Cedar has been a “tree of life,” providing material for many uses. Humans have approached working with the cedar tree with respect, skill, and knowledge.
This year’s featured exhibit at the Orcas Island Historical Museum is titled “Cedar.” It contextualizes cedar in nature, history and art and includes photos from the museum’s archives, baskets, tools and more. The exhibit includes an interactive cedar processing station that allows visitors to touch, smell, soak and beat bark.
The exhibit will run Friday, May 25, through Saturday, Oct. 26. The community is invited to a free exhibit reception on Thursday, June 13, from 4-6 p.m.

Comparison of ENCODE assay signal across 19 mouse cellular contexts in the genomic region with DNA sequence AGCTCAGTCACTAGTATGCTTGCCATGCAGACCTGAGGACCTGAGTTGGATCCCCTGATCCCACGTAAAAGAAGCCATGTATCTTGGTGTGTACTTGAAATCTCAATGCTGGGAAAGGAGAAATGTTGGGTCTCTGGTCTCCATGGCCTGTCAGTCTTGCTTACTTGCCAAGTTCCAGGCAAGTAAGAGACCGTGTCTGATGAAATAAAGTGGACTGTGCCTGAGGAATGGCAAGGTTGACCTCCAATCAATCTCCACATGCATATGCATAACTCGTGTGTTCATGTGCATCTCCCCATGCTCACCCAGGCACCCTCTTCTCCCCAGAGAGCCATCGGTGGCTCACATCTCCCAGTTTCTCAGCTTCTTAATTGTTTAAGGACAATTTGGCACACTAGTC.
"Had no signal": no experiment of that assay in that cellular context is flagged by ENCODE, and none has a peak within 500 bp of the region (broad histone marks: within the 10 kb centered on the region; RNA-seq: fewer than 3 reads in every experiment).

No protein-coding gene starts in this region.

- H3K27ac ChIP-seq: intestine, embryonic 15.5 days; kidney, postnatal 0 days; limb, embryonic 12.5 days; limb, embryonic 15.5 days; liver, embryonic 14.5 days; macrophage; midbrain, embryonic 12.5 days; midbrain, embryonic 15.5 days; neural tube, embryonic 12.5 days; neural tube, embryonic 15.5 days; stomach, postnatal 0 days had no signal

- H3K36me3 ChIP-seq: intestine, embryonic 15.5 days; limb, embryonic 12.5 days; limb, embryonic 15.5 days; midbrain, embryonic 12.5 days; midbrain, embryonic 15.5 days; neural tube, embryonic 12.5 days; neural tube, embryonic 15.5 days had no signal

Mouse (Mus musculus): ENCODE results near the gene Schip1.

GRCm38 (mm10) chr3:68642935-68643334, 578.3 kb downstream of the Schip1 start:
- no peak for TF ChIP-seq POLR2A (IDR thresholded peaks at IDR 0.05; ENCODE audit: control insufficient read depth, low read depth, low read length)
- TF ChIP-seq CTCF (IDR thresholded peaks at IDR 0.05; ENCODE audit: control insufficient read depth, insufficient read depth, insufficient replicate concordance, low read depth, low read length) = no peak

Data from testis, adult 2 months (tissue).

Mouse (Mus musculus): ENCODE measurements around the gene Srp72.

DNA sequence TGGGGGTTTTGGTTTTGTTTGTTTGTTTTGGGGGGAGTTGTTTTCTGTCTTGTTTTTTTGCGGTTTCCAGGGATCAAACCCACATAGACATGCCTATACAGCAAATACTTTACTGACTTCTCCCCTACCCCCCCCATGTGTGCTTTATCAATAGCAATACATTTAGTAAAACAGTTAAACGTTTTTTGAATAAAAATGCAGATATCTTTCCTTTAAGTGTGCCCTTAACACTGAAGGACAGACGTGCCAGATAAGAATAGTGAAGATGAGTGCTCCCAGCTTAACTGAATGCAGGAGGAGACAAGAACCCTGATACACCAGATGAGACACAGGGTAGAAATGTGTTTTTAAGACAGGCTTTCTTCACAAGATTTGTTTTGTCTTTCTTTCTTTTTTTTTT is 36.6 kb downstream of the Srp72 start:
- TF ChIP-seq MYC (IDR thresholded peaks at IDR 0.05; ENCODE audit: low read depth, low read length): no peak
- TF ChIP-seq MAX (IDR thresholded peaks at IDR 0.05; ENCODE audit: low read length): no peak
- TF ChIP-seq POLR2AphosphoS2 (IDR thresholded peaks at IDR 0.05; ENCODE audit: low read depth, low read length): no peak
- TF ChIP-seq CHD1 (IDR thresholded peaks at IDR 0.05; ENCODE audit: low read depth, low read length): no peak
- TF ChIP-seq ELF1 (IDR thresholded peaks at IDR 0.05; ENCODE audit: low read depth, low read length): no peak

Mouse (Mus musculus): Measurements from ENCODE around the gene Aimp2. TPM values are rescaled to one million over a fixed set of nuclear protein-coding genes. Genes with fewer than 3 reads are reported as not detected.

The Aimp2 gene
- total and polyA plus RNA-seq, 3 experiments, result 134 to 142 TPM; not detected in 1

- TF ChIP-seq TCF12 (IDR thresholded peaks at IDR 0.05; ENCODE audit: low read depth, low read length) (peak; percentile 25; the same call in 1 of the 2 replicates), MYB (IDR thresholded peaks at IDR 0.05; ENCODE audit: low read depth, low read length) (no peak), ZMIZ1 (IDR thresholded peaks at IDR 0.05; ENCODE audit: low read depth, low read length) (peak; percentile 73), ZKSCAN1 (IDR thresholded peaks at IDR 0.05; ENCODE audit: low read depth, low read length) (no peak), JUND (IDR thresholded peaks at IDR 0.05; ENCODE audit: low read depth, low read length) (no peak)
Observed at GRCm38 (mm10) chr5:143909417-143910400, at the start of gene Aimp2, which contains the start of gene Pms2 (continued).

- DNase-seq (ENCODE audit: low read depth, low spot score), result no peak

Cedar art by local artists is also featured, specifically the work of Rivkah Sweedler who co-curated the exhibit. She collaborated with Walter Barkas, as they lived in the forests of the Pacific Northwest in cabins they built of fir poles, logs and cedar shakes. They began their collaboration of life and art in 1978. Their goal was to live by their own skills as much as possible using the windfalls of nature, including cedar, and the castoff windfalls of the consumer society. To live in the forest and harvest from the forest without destroying or “civilizing” the forest. Barkas died in 1995. Sweedler continues to live on Orca, sharing through story and art the basic human skill of a handmade life.
Art by Peter Fisher, Colleen Stewart and Tweed Meyer will also be featured.